About 11:15 pm this past Saturday night, married pop duo Alaina Moore and Patrick Riley took the stage as Tennis to a packed-out house at Toronto’s legendary Horseshoe Tavern to perform a swift but impactful batch of songs.
Tennis have just dropped their fourth album, have said that the last few years have been somewhat of a cross roads for the band. Jumping off the road their previous two albums had lead them (which saw the band become more polished and produced), their latest record ‘Yours Conditionally’ has more in common with their debut ‘Cape Dory’, and was similarly written another yacht trip intended to rekindle the pairs songwriting flow and as a chance to take stock. The tracks that blossomed from these times integrate perfectly within their live set, and Tennis snapped and punched their way through the evening.
Things kicked off about just over an hour earlier, with Overcoats delivering the perfect apéritif. With a swift change over between acts, Tennis entertained throughout a tight 14 track set mixed with songs from across their discography but only including a single track from their debut ‘Cape Dory’, the concept album that helped launch the group back in 2011. “Marathon” along with other early hits such as “Origins” were notable highlights on what was an evening filled with laid back pop delivered expertly, focused on the wispy-sweet voice of Moore, and the sonically varied guitar playing of Riley.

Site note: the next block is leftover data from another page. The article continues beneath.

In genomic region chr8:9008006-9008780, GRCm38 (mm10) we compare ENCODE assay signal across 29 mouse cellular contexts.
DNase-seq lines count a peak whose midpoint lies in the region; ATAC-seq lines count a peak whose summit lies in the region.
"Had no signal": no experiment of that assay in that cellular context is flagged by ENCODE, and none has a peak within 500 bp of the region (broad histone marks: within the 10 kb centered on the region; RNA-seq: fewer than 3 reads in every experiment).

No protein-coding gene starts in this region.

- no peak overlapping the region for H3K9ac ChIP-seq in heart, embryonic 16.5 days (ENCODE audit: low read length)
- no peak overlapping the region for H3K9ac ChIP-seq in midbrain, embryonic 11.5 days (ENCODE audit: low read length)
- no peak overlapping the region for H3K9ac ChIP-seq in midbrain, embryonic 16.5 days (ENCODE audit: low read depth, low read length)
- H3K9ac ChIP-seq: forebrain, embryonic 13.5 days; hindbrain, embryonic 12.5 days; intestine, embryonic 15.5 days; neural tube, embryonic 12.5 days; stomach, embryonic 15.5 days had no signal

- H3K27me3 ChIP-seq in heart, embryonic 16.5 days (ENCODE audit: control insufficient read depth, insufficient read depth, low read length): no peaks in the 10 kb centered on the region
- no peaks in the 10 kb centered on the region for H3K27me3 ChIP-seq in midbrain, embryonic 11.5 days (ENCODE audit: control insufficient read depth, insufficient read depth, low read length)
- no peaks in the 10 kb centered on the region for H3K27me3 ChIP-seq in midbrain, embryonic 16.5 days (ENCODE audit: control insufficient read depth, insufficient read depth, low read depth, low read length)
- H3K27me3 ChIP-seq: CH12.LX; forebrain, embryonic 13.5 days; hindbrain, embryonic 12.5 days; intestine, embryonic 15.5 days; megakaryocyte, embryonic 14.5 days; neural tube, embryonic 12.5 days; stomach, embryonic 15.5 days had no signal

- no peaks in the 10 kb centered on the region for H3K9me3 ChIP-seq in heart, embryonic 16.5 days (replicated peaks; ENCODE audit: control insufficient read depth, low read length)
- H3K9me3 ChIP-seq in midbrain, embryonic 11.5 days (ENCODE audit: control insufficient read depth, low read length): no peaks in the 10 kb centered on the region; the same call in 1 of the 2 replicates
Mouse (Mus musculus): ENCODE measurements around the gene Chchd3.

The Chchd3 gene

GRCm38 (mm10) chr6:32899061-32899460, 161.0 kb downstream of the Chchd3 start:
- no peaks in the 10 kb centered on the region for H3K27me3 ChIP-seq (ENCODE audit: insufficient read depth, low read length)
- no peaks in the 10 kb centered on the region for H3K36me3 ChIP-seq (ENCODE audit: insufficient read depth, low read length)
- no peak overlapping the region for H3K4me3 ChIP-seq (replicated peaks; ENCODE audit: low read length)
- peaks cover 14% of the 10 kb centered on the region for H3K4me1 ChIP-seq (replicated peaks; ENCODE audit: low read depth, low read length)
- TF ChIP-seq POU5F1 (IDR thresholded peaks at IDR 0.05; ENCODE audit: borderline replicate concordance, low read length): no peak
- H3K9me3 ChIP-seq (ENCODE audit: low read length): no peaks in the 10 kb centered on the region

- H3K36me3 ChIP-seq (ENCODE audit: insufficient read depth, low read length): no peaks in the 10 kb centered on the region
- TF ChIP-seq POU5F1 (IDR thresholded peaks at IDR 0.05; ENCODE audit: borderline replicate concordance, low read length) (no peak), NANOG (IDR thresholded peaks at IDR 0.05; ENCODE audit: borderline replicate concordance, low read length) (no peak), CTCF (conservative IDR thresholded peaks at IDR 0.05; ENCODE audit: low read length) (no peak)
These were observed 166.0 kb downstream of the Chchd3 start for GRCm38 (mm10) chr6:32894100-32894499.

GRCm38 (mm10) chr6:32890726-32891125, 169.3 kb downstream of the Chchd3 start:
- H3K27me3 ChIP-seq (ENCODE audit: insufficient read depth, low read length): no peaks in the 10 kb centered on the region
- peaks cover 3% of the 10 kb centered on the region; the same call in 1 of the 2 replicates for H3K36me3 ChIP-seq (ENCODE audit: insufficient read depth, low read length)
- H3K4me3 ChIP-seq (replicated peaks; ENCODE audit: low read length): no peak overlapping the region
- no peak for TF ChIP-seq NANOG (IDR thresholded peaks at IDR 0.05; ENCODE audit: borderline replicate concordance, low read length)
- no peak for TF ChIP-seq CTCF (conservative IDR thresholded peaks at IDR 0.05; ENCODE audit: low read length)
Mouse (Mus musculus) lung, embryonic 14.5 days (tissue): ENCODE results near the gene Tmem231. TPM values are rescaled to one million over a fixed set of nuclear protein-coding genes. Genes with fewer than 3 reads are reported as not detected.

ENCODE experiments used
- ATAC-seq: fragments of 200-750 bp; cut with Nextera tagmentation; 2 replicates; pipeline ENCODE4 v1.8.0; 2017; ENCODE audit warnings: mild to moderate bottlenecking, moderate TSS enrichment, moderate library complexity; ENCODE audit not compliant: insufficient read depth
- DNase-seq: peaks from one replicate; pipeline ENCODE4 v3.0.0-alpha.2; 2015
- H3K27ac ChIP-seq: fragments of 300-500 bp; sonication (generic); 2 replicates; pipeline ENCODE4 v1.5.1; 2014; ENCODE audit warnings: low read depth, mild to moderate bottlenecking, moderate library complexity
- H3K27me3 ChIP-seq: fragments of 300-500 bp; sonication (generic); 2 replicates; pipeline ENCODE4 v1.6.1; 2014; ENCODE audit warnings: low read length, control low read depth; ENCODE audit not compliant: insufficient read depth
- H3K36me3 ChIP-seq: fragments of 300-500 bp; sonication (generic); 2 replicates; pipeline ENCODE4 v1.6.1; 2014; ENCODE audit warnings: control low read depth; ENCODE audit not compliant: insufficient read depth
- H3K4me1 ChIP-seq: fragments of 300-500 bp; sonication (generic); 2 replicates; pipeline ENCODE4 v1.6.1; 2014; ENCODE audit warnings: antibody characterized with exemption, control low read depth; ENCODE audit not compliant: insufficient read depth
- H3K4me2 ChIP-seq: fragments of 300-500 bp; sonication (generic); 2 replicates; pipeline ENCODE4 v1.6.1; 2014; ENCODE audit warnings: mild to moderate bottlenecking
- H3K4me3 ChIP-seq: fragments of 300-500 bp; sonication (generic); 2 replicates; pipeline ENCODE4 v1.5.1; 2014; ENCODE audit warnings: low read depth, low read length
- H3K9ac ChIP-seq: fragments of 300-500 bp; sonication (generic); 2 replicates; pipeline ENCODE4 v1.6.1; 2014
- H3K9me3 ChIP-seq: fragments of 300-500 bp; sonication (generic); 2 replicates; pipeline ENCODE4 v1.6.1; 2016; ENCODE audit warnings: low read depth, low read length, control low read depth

Recently, the worlds current climate has led Moore to write lyrics that are not only personal but also more socially fuelled and reflective. The band seem to have a new lease on life after their latest LP, and this is evident within their live shows where they seem confident, and comfortable. The camaraderie between the duo is almost tangible, and as a live unit Tennis create lush shimmering pop music that when combined with lyrical matter which is heavy on substance such as newies “Ladies Don’t Play Guitar” and “In The Morning I’ll Be Better” makes the group an undeniably impressive sight.
“Your’s Conditionally” is out now via MUTUALLY DETRIMENTAL.
Review by Stuart McCardie